Last week’s controversy between McKeesport Mayor Regis McLaughlin and McKeesport City Council overshadowed an important milestone for the city’s government. On Jan. 4 Councilwoman Loretta Diggs was elected as the first African-American vice president of McKeesport City Council.
“I got unanimous votes and I couldn’t believe it. It feels good. Whenever I ran for council I was the first Black ever endorsed in this town,” Diggs said. “I’m not a ‘yes’ person. I had a lot of problems because I was so aggressive. I worked very hard for this and evidently it paid off.”
|MILESTONE—After 40 years in politics, Loretta Diggs became the first African-American woman to serve as vice president of McKeesport city council. (Photo by J.L. Martello)
Council elected Diggs, 77, to the position of vice president by a 7-0 vote. As she begins her third term on council, Diggs said her newly appointed position would give her greater power to affect change for her district and the city of McKeesport.
“The council rules the city. In fact we’re over the mayor to a certain degree,” Diggs said. “Since we have five of us who are really together we have quite a lot of power.”
Former council president McLaughlin took office after the resignation of James Brewster who was elected to the state senate. McLaughlin will have to run for reelection in the May primary and November elections.
The most recent controversy between the mayor and city council came as a result of Mayor McLaughlin’s dismissal of Solicitor Jason Elash. Several members of city council opposed the interim mayor’s action and are now working to reinstate Elash.
Although, Diggs’ shares her fellow council members’ disproval of the mayor’s actions, she hopes the issue will be resolved as quickly as possible. She declined to comment on the city government’s current feuding, stemming from a looming mayoral election.
“What’s important is how long this is going to be before this is resolved. We have a new interim mayor so things of course are going to change. We hope things change for the better,” Diggs said. “Everybody doesn’t have to like you, but everybody who doesn’t like you, doesn’t have to hurt you.”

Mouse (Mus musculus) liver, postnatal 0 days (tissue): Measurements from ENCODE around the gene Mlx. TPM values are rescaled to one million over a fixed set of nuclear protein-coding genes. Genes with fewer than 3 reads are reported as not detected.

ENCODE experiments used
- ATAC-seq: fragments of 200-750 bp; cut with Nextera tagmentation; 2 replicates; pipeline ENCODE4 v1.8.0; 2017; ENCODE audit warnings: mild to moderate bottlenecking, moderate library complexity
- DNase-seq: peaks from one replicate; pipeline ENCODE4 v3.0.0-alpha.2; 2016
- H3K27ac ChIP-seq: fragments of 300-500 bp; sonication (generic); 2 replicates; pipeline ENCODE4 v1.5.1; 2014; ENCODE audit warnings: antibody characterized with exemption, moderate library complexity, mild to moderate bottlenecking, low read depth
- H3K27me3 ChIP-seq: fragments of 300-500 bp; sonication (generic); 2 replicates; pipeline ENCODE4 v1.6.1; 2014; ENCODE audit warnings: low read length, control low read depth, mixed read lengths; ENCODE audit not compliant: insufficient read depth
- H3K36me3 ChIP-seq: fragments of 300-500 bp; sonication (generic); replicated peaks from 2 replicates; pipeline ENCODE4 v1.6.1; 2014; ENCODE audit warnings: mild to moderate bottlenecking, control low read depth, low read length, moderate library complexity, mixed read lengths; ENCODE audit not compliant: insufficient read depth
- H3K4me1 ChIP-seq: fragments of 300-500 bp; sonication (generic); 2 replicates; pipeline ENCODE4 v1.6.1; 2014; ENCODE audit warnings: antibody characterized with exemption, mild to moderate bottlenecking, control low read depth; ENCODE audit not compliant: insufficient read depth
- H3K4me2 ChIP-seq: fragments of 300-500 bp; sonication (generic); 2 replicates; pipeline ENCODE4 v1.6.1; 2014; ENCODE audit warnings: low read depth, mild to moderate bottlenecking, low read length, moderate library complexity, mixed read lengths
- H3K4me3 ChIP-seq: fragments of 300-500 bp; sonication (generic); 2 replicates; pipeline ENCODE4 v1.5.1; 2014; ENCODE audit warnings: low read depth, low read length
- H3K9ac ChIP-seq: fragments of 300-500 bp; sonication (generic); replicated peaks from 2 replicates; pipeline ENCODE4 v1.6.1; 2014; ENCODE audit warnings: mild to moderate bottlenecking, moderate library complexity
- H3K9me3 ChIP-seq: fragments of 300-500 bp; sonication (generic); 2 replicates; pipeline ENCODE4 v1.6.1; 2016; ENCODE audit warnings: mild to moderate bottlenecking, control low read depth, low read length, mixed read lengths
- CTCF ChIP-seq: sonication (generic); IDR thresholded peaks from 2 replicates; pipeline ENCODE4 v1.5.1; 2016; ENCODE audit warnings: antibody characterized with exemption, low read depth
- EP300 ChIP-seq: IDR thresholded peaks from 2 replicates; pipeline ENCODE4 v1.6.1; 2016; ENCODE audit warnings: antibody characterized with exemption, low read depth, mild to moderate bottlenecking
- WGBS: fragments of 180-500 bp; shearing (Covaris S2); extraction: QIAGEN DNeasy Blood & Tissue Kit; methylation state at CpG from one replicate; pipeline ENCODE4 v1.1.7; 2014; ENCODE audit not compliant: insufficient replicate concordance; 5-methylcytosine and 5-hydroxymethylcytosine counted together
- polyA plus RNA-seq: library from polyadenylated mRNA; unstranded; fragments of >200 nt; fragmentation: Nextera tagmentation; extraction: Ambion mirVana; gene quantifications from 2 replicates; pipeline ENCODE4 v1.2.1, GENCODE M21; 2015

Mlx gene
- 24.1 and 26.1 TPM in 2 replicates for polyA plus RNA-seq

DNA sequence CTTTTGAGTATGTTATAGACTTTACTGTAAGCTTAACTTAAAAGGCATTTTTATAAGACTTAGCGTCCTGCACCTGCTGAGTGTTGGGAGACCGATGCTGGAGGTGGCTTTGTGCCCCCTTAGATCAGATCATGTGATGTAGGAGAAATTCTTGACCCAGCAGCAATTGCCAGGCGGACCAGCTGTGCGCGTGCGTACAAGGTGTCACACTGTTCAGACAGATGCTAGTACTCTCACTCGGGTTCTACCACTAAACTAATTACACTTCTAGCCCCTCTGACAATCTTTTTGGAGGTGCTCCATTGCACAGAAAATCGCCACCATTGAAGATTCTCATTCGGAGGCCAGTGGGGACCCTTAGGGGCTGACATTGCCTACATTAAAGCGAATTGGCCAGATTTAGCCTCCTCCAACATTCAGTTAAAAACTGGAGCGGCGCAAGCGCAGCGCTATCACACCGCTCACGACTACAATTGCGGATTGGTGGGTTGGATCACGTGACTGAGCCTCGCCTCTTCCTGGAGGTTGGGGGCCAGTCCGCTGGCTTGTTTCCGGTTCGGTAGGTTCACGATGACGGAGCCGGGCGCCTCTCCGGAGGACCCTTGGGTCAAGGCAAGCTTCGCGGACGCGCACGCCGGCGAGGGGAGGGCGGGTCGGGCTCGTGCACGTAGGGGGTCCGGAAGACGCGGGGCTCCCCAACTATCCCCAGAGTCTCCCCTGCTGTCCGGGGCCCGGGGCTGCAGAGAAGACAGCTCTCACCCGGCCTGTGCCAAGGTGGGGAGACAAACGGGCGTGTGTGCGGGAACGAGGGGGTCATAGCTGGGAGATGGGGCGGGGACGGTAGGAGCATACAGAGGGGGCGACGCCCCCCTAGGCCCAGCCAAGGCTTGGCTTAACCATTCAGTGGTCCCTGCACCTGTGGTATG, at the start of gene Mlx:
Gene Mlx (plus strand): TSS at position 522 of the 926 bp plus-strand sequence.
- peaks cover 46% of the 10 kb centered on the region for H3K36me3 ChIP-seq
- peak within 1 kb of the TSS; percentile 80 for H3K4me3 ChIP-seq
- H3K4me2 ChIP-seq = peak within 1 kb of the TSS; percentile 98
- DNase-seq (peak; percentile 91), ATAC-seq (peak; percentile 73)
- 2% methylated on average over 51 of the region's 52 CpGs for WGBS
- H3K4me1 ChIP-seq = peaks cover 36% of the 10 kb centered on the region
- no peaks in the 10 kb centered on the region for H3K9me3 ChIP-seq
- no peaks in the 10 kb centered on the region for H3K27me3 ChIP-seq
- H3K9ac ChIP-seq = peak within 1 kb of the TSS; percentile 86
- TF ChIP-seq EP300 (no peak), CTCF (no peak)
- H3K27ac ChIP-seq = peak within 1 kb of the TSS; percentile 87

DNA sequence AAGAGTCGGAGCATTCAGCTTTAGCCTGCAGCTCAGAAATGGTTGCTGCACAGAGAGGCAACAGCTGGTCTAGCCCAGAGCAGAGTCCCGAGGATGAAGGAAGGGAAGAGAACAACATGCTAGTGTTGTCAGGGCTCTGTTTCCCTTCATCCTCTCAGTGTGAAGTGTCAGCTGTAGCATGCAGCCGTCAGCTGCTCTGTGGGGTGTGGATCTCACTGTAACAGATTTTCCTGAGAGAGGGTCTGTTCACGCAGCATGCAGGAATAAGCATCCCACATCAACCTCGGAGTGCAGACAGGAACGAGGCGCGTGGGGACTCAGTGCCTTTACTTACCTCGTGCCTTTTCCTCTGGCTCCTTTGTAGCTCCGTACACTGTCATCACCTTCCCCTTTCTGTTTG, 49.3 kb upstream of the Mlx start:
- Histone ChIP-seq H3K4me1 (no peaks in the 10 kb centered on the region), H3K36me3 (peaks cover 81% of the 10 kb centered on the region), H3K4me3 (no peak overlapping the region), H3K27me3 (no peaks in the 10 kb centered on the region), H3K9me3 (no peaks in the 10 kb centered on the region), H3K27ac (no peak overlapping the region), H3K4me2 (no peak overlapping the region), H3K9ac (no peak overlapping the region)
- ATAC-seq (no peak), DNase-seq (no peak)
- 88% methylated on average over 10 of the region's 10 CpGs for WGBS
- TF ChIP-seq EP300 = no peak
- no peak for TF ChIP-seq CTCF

Instead, Diggs’ top priority is keeping McKeesport out of Act 47 status, a designation that would label McKeesport as financially distressed and limit the city’s ability to obtain government funding. To counter the city’s financial instability, Diggs is promoting a partnership between the city and a pair of pioneering investors.
The pair, Jerry Magnelli and James Smith plan to invest more than $1 million in McKeesport. Their current projects include an internet-based television station, radio station and a number of restaurants.
“It’s a lot of money, millions of dollars coming into this town. They want to put McKeesport on the map. They need support. We can’t afford to let them slip through our fingers,” Diggs said. “We did get them introduced to the city of McKeesport and hopefully they will stay.”
Diggs hopes this influx of development will also help combat the rampant drug trafficking and violence she sees handicapping her district and the city as a whole.
“My district, they’re cleaning it up. Every district has their bad points, but in all these areas they have a lot of drugs, they have a lot of killing. You’re looking at four or five generations of drug users,” Diggs said. “I see a lot of hope but we have to work and we have to work fast.”
In the past 30 years Diggs has served in local politics, she has seen many representatives come and go. Today she is hopeful for the resurgence of a younger generation of politicians and their interest in improving their communities.
“I’m a wise old lady. I’ve been in politics ever since I came to McKeesport and that’s been 40 years,” Diggs said. “My grandparents were in Georgia and they fought really hard to get the right to vote so this has always been important to me.”